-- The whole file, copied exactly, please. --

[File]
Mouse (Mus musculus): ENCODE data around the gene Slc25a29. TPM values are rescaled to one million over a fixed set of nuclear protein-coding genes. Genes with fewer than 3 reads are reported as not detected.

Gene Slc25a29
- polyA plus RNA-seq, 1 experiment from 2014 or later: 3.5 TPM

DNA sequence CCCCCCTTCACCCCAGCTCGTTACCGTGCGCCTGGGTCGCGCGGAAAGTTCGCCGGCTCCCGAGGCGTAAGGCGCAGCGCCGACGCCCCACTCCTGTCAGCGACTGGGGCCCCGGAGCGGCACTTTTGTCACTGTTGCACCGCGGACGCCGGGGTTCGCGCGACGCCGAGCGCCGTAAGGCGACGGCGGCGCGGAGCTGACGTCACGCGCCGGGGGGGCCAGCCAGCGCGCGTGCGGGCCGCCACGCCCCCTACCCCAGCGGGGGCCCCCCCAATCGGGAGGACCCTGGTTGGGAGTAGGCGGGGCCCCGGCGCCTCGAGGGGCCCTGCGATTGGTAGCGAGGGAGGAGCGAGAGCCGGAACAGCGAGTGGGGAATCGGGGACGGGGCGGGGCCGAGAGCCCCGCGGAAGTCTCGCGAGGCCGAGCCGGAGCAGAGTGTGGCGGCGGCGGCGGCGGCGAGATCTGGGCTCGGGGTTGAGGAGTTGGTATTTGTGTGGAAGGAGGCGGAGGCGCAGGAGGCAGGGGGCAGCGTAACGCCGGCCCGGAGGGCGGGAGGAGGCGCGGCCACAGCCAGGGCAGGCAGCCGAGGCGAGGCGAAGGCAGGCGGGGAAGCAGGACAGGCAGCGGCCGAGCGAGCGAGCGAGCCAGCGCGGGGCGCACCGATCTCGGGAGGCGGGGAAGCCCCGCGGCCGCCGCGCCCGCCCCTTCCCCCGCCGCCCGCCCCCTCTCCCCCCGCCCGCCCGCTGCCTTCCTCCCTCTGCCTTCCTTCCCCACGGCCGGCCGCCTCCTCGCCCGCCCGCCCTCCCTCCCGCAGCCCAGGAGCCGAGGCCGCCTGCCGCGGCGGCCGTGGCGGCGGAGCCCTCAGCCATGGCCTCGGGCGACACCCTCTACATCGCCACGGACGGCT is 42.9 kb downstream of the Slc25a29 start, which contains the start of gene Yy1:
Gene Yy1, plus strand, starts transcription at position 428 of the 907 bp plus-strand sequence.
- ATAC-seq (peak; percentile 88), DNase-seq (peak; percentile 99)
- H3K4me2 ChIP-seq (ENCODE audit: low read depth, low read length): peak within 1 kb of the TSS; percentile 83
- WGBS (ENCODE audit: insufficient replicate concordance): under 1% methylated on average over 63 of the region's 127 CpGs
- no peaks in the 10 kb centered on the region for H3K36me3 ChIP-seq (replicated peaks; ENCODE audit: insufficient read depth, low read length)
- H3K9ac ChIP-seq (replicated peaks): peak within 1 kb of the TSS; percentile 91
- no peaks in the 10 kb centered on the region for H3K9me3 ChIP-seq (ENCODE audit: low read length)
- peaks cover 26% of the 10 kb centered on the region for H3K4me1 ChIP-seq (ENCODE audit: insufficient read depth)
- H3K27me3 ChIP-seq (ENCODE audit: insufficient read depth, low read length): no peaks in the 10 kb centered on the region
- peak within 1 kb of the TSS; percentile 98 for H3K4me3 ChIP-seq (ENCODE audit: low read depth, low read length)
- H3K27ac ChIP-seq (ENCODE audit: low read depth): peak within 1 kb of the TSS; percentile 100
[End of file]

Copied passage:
Mouse (Mus musculus): ENCODE data around the gene Slc25a29. TPM values are rescaled to one million over a fixed set of nuclear protein-coding genes. Genes with fewer than 3 reads are reported as not detected.

Gene Slc25a29
- polyA plus RNA-seq, 1 experiment from 2014 or later: 3.5 TPM

DNA sequence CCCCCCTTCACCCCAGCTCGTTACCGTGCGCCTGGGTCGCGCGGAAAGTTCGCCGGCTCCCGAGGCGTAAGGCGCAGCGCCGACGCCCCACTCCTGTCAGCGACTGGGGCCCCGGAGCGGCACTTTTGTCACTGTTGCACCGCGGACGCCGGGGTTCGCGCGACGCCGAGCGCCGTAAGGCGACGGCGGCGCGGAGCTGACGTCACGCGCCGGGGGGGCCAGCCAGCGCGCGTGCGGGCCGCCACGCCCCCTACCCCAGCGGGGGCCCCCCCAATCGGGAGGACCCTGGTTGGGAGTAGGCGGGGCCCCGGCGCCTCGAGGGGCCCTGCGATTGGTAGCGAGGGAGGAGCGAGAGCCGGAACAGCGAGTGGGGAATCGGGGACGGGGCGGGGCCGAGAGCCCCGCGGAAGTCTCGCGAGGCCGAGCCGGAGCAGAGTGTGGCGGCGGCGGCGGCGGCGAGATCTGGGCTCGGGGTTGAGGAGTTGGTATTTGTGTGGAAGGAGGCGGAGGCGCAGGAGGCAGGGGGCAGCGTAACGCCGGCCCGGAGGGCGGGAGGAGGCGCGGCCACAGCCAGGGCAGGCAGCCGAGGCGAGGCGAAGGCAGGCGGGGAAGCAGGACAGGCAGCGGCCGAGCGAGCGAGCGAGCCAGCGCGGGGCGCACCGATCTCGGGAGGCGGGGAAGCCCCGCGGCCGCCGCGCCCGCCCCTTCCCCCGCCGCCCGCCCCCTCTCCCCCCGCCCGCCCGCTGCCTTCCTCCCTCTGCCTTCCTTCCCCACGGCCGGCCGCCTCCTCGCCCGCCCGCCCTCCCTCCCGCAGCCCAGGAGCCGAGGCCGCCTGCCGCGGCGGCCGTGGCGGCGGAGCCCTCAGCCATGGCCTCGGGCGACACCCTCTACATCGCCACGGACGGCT is 42.9 kb downstream of the Slc25a29 start, which contains the start of gene Yy1:
Gene Yy1, plus strand, starts transcription at position 428 of the 907 bp plus-strand sequence.
- ATAC-seq (peak; percentile 88), DNase-seq (peak; percentile 99)
- H3K4me2 ChIP-seq (ENCODE audit: low read depth, low read length): peak within 1 kb of the TSS; percentile 83
- WGBS (ENCODE audit: insufficient replicate concordance): under 1% methylated on average over 63 of the region's 127 CpGs
- no peaks in the 10 kb centered on the region for H3K36me3 ChIP-seq (replicated peaks; ENCODE audit: insufficient read depth, low read length)
- H3K9ac ChIP-seq (replicated peaks): peak within 1 kb of the TSS; percentile 91
- no peaks in the 10 kb centered on the region for H3K9me3 ChIP-seq (ENCODE audit: low read length)
- peaks cover 26% of the 10 kb centered on the region for H3K4me1 ChIP-seq (ENCODE audit: insufficient read depth)
- H3K27me3 ChIP-seq (ENCODE audit: insufficient read depth, low read length): no peaks in the 10 kb centered on the region
- peak within 1 kb of the TSS; percentile 98 for H3K4me3 ChIP-seq (ENCODE audit: low read depth, low read length)
- H3K27ac ChIP-seq (ENCODE audit: low read depth): peak within 1 kb of the TSS; percentile 100